The University was one of the first libraries on the East Coast to install an OCLC terminal and, even before his arrival, had implemented a “very primitive online circulation system,” Rogers said. “If you go up into our stacks, you will still see books with punch cards in the back that were circulated using [it].”
The library’s first online system was implemented in the late 1980s,“but we waited a long time to dismantle the card catalog because, of course, one of the challenges that great research libraries have is the fact that you have this legacy data that you have to move from print to digital.”
The pace of change picked up considerably after Rogers took on the libraries’ top job in 2004. Facebook launched that year. Google went public. YouTube launched a year later. “This is when the whole information environment turned upside down, basically,” he said. “Before that we were somewhat in control of the way we used technology, the kinds of technologies that we introduced. Once Google hit and people started to change their information-seeking behaviors, libraries really had to adapt.”
Meeting users’ changed expectations is a continuing challenge. “I wish you could search our online catalog as easily as you can search Google. But those technologies aren’t readily available to us.” This past year the library swapped its 20-year-old management system for a state-of-the-art replacement that “improved things dramatically,” Rogers said, adding ruefully, “but how long is anything state-of-the-art anymore?”
For many library users “our print collections remain extraordinarily important. In other disciplines, nobody is paying any attention to print material at all, or very little attention,” he said. “How do you manage the infrastructure necessary to support both the physical and digital?”
The swift progression from VHS to DVD to streaming video is a vivid example of the challenges involved. “Within my 14 years as director we’ve transitioned right out of the physical state into the ether with movies.” Similarly, while the library’s music collections encompass a variety of formats, “what’s getting used most these days are our streaming services,” he added.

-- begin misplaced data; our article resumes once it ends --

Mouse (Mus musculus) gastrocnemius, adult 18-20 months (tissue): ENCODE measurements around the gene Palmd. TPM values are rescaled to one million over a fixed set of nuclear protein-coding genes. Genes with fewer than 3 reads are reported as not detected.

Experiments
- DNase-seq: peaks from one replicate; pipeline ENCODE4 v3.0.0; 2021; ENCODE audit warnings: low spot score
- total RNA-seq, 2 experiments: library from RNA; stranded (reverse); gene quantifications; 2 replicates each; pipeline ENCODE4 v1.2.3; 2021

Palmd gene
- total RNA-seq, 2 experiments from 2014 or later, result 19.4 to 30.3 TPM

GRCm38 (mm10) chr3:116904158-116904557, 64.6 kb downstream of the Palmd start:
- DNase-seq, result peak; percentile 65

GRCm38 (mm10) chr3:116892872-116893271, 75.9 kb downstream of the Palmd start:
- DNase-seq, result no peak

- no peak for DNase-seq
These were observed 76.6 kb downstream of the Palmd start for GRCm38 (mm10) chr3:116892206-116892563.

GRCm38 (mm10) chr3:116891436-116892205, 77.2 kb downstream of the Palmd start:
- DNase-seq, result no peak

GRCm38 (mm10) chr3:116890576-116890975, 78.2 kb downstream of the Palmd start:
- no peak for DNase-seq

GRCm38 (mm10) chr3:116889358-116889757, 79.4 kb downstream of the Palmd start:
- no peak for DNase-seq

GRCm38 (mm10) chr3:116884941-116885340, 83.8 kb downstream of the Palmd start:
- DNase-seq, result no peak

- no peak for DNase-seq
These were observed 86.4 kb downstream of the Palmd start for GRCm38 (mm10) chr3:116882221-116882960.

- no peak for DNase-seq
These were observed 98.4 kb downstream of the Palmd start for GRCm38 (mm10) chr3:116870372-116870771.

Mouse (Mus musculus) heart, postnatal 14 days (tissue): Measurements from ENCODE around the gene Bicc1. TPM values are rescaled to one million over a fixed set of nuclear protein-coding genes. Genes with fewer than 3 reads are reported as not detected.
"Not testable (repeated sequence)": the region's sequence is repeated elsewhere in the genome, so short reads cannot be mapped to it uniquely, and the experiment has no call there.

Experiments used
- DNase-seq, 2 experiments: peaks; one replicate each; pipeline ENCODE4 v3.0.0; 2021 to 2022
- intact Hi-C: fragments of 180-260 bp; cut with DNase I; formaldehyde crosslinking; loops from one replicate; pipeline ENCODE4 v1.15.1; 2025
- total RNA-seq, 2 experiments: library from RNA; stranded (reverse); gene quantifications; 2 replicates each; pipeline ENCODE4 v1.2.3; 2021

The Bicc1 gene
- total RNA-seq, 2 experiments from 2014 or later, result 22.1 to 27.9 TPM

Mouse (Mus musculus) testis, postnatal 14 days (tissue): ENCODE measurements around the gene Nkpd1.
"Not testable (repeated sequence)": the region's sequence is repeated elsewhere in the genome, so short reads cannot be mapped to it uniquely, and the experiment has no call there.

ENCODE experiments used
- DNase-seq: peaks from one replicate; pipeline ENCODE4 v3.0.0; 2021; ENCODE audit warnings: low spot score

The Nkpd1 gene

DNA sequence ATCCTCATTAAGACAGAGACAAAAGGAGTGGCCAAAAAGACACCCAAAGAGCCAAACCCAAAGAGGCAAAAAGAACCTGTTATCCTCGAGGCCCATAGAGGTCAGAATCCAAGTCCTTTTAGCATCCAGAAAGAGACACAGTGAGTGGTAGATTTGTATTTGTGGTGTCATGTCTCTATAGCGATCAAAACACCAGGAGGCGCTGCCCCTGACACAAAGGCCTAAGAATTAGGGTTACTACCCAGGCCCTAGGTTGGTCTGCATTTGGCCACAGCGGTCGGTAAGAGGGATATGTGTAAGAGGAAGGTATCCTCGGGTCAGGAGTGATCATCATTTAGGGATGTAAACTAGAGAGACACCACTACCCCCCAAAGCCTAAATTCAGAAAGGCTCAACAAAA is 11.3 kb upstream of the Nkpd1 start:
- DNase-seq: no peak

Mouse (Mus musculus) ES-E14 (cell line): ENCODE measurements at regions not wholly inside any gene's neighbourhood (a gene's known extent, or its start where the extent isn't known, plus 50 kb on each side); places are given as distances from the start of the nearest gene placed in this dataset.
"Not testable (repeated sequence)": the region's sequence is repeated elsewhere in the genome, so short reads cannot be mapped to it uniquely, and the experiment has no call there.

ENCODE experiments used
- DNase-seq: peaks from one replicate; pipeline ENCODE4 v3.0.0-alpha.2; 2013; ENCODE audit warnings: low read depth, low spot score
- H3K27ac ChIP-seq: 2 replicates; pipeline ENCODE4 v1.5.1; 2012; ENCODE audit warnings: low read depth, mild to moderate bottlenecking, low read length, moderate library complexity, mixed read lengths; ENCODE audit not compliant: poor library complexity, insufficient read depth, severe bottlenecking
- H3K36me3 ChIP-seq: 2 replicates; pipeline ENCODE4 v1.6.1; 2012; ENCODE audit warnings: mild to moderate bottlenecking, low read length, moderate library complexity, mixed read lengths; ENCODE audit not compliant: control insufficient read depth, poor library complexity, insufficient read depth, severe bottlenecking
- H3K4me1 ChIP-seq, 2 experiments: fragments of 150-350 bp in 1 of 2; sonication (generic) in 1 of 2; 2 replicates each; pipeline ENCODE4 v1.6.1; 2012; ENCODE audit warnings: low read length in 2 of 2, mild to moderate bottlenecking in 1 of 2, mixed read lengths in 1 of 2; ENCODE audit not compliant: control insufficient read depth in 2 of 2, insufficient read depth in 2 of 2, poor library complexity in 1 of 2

Penn has also been busily digitizing many types of—non-copyrighted—materials (“I don’t want to spend my dotage in jail,” Rogers joked). “We’ve digitized all of our medieval manuscripts. We’ve digitized all of our Indic language manuscripts. We just have a whole raft of material waiting to be digitized.” The University also collaborates with other library institutions to seek funding for digitizing large troves of similar kinds of material—and it is dedicated to open access. “Anything that we digitize we want to make freely available to the world, and we think that’s an important part of our mandate.”
Penn is part of the HathiTrust, sharing its own digital material and in turn offering “access to the Penn community to this large trove of digitized material that’s coming in from libraries across the world,” he said. “And that’s made a huge difference. The ability to find digitized material through our OPAC [online public access catalog] has just expanded dramatically ever since we loaded these HathiTrust records into the database.”